Australia is standing firm amid growing calls for immigration curbs, even as the US and Europe succumb to rising populism. It has little choice if it’s to continue a period of record economic expansion.
A flood of arrivals that’s swelled the population by 50 percent over the past three decades has underpinned economic growth and allowed a succession of governments to boast of avoiding recession since 1991. Populists are blaming immigrants for over-burdened infrastructure, soaring housing prices and low wage growth.
Australia’s former Prime Minister Tony Abbott, now on the government’s backbench, is among those saying “enough.” He wants to slash the annual allowance to 110,000 migrants from 190,000, a move the government says could shrink its coffers by as much as A$5 billion ($3.9 billion) over four years. Anti-multiculturalism senator Pauline Hanson is calling for zero net migration. Introducing such curbs in Australia, which has one of the fastest-growing populations in the developed world, could derail economic growth that’s lingering below its 10-year average.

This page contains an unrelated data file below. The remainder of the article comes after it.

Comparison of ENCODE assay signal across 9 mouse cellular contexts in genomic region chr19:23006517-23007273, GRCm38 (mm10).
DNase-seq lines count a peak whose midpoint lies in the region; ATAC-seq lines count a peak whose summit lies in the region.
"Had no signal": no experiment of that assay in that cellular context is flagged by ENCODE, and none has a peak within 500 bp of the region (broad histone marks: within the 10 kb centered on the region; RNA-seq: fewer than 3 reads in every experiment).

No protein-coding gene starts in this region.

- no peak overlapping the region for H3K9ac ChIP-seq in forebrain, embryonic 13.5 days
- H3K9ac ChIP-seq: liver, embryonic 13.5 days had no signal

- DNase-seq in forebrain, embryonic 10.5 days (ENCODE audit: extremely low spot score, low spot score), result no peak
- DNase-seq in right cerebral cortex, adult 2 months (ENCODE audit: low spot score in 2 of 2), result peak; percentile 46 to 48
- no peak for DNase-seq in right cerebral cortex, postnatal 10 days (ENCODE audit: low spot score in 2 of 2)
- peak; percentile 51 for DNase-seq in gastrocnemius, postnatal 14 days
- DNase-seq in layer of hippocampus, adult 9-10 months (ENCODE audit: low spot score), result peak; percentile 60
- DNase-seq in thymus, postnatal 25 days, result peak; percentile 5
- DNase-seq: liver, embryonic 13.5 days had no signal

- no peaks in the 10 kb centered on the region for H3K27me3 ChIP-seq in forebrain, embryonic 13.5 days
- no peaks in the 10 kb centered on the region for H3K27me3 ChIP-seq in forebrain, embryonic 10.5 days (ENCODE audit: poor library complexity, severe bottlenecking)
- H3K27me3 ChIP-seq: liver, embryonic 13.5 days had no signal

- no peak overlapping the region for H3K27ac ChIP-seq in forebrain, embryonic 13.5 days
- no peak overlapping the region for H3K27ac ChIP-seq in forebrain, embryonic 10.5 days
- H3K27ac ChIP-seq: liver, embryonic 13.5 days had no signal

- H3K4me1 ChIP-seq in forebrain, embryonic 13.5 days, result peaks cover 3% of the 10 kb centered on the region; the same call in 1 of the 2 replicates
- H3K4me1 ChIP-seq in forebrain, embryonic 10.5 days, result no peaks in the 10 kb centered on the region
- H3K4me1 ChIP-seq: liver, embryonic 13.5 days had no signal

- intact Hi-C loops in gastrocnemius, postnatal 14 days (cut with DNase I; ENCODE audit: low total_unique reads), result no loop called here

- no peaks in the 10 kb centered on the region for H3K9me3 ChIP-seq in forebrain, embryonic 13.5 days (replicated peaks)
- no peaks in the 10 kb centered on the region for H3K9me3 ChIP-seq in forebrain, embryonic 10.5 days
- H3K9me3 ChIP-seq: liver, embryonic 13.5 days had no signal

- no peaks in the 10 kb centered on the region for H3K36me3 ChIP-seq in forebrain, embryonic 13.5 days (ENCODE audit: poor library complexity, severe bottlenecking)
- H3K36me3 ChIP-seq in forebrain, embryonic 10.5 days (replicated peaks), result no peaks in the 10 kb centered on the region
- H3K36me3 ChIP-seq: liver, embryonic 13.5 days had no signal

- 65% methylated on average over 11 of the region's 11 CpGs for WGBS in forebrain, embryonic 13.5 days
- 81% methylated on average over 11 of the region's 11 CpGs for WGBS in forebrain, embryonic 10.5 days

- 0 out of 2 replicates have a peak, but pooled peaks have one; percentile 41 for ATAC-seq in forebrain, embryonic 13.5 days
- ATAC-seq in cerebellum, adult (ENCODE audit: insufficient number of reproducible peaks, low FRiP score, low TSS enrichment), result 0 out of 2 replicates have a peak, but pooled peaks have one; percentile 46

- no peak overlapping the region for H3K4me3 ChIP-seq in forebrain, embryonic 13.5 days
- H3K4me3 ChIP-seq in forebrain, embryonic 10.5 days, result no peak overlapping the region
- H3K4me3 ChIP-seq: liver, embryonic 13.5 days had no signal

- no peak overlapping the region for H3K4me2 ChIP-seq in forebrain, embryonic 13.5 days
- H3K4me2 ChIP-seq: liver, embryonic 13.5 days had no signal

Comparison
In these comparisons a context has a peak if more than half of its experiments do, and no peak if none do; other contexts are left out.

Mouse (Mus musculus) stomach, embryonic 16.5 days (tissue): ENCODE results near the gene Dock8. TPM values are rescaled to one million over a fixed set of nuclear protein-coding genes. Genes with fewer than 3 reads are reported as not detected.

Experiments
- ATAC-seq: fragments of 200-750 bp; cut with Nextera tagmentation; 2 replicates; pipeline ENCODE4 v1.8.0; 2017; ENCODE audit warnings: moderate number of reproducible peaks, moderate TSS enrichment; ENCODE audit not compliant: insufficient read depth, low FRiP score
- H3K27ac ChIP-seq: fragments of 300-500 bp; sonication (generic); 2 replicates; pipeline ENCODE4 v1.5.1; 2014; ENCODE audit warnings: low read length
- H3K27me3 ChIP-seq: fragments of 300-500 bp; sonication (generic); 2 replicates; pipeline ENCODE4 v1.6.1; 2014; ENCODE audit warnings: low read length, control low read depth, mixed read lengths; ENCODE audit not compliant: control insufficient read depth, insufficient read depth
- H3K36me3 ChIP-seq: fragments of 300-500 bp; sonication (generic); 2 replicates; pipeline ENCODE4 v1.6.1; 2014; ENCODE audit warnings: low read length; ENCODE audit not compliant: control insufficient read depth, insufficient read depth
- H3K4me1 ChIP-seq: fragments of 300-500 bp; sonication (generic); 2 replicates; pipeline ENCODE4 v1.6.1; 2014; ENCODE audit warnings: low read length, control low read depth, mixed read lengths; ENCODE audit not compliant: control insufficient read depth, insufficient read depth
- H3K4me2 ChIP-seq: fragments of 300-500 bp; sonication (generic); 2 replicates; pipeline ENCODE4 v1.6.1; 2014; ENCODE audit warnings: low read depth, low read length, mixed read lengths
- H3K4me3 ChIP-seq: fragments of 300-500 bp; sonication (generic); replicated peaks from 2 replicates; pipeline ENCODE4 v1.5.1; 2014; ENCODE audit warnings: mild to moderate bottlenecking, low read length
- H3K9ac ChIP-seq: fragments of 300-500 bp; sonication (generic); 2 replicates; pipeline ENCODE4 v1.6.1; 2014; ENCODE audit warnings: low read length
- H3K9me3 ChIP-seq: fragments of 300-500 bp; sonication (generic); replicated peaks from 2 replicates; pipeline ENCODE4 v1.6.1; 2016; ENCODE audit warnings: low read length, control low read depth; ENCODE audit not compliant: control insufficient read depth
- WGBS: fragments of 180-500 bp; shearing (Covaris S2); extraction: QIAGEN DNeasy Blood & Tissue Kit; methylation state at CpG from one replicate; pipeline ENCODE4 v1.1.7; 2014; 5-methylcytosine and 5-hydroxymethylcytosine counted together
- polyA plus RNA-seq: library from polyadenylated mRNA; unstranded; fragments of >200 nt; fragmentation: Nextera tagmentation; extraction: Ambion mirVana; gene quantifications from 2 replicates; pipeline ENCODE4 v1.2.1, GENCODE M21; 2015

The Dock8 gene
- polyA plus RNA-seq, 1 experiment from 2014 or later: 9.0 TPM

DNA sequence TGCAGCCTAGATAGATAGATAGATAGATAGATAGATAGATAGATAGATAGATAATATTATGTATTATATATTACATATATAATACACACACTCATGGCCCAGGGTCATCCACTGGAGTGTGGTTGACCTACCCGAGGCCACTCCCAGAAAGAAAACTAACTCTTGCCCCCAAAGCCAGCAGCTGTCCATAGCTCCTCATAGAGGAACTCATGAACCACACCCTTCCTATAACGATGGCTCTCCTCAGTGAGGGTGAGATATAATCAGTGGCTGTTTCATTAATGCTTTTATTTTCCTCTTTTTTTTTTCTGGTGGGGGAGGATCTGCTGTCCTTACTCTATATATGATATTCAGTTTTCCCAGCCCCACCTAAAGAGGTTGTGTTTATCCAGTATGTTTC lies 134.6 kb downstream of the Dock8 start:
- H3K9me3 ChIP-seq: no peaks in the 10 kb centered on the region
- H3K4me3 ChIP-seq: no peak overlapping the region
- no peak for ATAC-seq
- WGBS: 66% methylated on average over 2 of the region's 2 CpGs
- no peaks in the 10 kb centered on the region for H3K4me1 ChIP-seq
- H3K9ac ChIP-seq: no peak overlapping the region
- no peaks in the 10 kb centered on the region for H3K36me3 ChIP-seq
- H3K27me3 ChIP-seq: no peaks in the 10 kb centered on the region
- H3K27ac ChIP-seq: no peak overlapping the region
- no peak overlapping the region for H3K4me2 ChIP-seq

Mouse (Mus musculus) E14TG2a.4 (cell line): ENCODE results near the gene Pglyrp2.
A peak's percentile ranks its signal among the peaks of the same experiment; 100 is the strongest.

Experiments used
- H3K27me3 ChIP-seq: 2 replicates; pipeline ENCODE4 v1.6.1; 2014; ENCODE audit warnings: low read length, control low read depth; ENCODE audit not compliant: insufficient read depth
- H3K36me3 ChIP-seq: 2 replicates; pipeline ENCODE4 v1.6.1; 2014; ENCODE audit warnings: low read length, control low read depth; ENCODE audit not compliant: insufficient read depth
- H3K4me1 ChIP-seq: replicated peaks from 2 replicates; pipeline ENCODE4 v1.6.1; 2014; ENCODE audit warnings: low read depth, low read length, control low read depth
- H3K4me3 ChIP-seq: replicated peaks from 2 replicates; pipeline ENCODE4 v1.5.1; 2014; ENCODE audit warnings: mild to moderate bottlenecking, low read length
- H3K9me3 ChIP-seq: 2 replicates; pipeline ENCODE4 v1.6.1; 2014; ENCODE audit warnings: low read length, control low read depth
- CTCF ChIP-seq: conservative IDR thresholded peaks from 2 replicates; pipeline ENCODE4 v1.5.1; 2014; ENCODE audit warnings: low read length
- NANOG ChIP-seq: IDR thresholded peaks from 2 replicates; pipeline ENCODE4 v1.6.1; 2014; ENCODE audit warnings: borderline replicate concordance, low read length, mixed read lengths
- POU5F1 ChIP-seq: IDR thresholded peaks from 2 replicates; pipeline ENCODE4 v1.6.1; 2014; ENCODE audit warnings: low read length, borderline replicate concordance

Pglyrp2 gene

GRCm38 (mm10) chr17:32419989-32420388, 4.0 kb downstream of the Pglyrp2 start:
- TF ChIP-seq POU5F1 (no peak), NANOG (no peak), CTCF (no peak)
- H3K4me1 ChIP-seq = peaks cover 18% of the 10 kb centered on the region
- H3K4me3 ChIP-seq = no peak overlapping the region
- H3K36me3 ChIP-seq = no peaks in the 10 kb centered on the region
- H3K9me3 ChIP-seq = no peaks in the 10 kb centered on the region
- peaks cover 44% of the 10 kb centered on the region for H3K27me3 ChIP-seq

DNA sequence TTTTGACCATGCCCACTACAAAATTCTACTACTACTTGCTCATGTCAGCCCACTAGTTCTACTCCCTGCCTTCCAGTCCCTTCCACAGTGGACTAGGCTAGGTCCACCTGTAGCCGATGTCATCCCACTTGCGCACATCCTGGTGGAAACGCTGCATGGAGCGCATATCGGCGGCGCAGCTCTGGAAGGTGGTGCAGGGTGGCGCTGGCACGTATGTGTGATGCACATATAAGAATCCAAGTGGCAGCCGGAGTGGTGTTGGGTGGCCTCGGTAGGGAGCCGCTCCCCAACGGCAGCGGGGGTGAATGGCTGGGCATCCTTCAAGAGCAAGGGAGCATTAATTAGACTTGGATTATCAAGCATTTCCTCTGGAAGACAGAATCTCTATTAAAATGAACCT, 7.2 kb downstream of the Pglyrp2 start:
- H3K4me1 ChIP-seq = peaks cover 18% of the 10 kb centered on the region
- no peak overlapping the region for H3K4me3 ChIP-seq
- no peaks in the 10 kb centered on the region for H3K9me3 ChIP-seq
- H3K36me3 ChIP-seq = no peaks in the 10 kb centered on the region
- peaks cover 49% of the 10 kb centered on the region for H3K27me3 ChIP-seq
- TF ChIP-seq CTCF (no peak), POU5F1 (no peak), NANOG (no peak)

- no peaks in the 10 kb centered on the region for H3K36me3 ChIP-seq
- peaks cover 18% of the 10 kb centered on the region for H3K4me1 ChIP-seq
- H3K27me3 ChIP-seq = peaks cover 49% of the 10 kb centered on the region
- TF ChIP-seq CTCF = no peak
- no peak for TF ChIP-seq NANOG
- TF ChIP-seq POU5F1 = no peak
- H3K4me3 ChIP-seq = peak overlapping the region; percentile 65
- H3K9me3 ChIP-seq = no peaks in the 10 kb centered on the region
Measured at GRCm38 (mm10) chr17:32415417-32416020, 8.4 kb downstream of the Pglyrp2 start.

“Australia’s immigration policy has given it an advantage over other developed nations in creating demand, consumption and employment,” said Su-Lin Ong, Royal Bank of Canada’s head of Australian economic and fixed-income strategy. “It’s the challenge for politicians to rationally explain why it’s beneficial and important for voters not to be swayed by populist thinking. That’s clearly easier said than done.”
Governments from the US to the UK to Europe have clamped down on immigration as voters are increasingly drawn to populist parties blaming foreigners for widening social and economic inequality. Australia has taken the opposite route: it welcomed 184,000 new arrivals in fiscal 2017.